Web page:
*laughs out loud*

    Ted (my husband) always knows when, when we’re brainstorming, he’s hit on a particularly good idea, because I do that drift thing. I stop talking and go slack jawed and stare into the distance and then he’s invariably pleased with himself. 🙂

    Damn, though, now David’s done eleven tips and you’ve done five things and I feel like I should have a numerical value to add on Thursday! 🙂

  • I have one.

    Yes, I do consider this a job. Yes I work very hard at it. Just like you, my job consumes 8+ hours a day…and I look after a child too. I have about as much time as anyone else in the working world to do other things.

    Sometimes people seem to have this attitude like I should have all the time in the world to clean or do yard work or do major home projects or go outside all day with my daughter (though that one’s easier now that I have a laptop) or any of a multitude of other things that other people expect of me. I mean, all I do is write, right? That’s not a job!

    Just because I’m not making any money off of it right now that does not mean it’s not work. The money will come, but I have to actually finish it first! And it has to be quality as well, thus the time spent.

    Sometimes I just get this vibe that certain folks I know, some family members, occasional acquaintances, etc, don’t see my career choice as actual work.

  • Wow. If that’s what writers look like, I must be a desperate housewife.

  • Daniel, I know exactly what you’re talking about. When my book came out, a family member asked me what I planned to do “now that this writing thing is out of your system.”

    Catie, it happened to me at the beach this summer, while I was out in the water riding waves. My husband said something that spawned an idea, and away I went, happily writing in my head…until a wave hit me and I woke up to a mouth and nose full of salt water. *laugh*

  • “Sometimes in the middle of a conversation, the writer will seem to drift away.” LOL Our poor friends and spouses. It is getting easier to agree, but that may be that I’m getting better at shutting off the back-brain. At least during conversations. Lately, there’s been lots of dreamy stares at the coffee shop and library.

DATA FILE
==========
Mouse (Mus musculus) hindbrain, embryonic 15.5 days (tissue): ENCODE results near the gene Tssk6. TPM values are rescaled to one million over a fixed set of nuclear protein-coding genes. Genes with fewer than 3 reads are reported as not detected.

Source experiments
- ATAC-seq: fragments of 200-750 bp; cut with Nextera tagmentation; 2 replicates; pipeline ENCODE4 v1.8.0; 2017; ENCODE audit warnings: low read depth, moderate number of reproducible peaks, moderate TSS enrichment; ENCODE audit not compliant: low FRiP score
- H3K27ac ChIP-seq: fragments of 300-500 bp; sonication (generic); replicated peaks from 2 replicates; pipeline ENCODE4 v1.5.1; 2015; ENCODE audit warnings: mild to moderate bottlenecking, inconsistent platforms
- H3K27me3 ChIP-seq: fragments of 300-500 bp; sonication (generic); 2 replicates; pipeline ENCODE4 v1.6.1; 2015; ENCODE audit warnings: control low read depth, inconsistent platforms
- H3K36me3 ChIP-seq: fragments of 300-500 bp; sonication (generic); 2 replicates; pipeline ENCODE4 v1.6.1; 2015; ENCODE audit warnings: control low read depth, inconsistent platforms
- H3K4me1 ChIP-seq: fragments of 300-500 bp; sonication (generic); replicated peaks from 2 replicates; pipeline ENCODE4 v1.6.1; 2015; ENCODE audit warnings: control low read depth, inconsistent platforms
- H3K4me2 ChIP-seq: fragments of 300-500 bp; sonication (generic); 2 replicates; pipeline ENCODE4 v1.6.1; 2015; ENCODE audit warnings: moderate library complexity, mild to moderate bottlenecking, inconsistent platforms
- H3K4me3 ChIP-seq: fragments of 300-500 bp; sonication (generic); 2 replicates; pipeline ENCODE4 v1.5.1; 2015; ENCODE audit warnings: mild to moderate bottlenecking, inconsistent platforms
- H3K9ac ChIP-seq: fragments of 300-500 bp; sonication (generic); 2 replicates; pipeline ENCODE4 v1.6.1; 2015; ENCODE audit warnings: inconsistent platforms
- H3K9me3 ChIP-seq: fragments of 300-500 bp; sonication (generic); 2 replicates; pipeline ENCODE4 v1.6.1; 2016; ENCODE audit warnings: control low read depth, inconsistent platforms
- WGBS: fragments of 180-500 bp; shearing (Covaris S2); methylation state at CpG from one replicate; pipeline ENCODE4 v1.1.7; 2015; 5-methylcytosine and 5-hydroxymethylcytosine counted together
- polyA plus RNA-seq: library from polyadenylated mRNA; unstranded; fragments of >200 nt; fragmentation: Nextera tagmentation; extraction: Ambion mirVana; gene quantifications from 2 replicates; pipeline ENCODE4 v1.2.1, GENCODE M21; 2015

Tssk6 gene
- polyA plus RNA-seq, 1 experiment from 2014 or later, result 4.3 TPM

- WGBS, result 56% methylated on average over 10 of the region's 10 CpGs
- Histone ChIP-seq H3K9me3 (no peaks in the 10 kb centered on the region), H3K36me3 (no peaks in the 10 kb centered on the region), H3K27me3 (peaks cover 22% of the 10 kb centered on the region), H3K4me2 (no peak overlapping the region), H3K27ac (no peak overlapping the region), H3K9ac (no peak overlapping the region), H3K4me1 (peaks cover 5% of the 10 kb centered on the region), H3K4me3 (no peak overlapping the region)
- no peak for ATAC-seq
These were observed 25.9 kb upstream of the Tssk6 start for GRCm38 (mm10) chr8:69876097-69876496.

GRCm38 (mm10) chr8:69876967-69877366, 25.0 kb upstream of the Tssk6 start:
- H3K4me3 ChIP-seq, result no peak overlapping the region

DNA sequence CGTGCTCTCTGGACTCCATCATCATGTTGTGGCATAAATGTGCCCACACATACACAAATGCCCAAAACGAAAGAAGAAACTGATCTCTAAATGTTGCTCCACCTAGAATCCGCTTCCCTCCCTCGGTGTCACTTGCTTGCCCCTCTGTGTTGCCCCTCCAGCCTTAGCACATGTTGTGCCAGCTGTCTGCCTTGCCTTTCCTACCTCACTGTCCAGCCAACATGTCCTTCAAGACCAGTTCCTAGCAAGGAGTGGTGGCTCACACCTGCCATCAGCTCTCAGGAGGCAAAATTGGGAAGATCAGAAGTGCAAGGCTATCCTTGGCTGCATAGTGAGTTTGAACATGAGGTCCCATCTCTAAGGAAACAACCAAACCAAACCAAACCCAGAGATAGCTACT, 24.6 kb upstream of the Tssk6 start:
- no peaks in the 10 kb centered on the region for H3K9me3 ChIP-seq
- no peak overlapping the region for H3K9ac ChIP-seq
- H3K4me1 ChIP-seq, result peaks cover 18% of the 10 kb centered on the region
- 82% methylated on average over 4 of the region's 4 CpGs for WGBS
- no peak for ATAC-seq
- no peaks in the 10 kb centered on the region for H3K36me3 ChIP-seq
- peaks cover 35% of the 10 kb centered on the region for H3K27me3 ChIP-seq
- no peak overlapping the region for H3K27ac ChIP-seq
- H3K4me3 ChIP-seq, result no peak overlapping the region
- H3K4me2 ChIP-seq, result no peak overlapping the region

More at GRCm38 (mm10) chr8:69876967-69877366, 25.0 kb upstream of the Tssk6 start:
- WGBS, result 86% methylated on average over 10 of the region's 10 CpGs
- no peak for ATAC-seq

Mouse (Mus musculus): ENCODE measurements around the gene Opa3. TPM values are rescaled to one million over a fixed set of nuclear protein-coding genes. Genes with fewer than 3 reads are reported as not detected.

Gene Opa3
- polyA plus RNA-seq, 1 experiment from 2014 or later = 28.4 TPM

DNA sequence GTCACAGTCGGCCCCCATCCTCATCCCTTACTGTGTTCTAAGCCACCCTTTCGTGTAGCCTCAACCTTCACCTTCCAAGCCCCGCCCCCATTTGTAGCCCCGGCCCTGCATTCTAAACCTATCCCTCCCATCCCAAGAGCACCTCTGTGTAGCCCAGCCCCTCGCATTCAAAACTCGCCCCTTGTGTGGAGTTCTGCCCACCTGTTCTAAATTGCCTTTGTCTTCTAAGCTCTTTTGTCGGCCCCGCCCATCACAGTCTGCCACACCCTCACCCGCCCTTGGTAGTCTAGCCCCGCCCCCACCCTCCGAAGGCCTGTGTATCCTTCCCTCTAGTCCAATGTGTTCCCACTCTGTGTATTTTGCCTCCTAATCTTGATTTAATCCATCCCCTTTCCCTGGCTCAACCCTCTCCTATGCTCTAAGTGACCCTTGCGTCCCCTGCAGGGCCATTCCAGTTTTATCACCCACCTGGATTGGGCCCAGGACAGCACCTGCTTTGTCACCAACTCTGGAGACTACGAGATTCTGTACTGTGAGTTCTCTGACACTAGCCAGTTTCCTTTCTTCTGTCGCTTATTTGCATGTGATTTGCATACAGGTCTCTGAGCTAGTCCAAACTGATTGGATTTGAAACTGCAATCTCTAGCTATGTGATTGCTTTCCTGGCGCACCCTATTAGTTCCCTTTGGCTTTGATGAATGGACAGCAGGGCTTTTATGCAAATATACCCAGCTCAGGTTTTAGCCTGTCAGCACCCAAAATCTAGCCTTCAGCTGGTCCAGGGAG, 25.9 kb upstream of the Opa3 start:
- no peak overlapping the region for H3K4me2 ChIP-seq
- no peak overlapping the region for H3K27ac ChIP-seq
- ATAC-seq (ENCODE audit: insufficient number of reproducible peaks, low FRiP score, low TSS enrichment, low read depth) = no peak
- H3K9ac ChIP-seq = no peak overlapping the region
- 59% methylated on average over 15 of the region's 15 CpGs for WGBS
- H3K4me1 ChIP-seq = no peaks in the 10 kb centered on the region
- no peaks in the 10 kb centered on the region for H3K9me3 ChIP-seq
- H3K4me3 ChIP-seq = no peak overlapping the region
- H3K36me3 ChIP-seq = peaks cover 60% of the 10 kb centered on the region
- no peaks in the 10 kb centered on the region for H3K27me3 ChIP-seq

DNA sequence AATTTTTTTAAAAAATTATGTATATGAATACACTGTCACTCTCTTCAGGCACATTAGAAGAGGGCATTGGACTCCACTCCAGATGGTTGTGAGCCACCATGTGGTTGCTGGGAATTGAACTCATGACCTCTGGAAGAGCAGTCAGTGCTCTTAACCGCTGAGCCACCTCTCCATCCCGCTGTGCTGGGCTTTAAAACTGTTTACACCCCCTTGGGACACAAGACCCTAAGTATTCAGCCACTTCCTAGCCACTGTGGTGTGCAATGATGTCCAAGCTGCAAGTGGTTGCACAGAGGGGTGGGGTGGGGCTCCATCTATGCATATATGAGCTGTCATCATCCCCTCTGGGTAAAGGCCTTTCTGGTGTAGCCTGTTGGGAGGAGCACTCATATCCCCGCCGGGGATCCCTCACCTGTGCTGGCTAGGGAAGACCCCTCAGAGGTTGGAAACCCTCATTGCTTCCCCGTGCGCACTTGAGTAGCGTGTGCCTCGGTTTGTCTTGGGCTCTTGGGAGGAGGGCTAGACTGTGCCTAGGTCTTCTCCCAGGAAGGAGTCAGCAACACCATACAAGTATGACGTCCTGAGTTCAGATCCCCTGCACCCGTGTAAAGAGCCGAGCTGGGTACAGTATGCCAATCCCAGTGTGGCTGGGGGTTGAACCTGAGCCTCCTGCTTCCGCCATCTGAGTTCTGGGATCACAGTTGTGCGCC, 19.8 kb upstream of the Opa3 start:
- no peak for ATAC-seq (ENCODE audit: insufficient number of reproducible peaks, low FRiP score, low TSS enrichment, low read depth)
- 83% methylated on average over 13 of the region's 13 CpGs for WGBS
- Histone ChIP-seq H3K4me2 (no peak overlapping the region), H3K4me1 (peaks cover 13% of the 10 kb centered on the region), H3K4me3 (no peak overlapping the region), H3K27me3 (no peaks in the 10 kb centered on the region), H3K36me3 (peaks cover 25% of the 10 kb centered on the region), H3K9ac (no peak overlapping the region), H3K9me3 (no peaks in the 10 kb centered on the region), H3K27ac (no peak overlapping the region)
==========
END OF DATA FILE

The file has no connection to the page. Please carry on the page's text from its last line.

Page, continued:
@Catie. To keep in line with the others yours needs to be a prime number. LOL

  • That’s Clan MacGoldberg, Lassie! And don’t you forget it!

  • 6. Whenever a writer appears to be deep in thought, nine times out of ten he’s lost his car.

    7. A bad dinner has inspired more novels than any other cause.

    8. If not for editing Shakespeare would still be a hack.

    9. Writing is 10% inspiration, 20% perspiration, and 70% pruning the deadwood.

    10. A writer is not just somebody who puts his thoughts down on paper, a writer is somebody who cleans up and organizes those thoughts and puts them in a form the reader can actually make sense of.

    11. An academic writes to impress. A writer writes to inform.

    12. All writers contradict themselves.

    13. All writers start a novel for some inconsequential reason, then come up with a deep reason halfway through the first book tour.

  • Oh my goodness! I’m so guilty of no. 4. All the time! Ask my poor husband. I can be working on a story and he’ll walk in and I’ll give him this glazed look. He’ll ask a question and then I’ll just nod. Then, when my brain comes back to this planet, I explain I was writing and it takes me a while to come back from the world I created to this one (I like it so much better there…). He understands, though, and for that I’m eternally grateful!


  • Deb Smythe

    I do the zone-out thing when I drive. Get in the car, start thinking about a scene… Blink. Whoa! I’m where already? Talk about auto-pilot. Pretty scary. Oh, and I’ve got a 5+ hour drive to the boyfriend’s every other weekend. So, yeah, if you see me steer clear.

  • MO

    I’ve come up with two questions. They are related to item 4. That ‘drifting away’ in the middle of conversation item makes me ask, IF that is the reason I try to write because when I try to talk, my family dsconnects. Or is it that I am such an intersting speaker I give them ideas and they are all writers deep down in their souls? Whatever! I write because I need to put it somewhere. I enjoyed your article.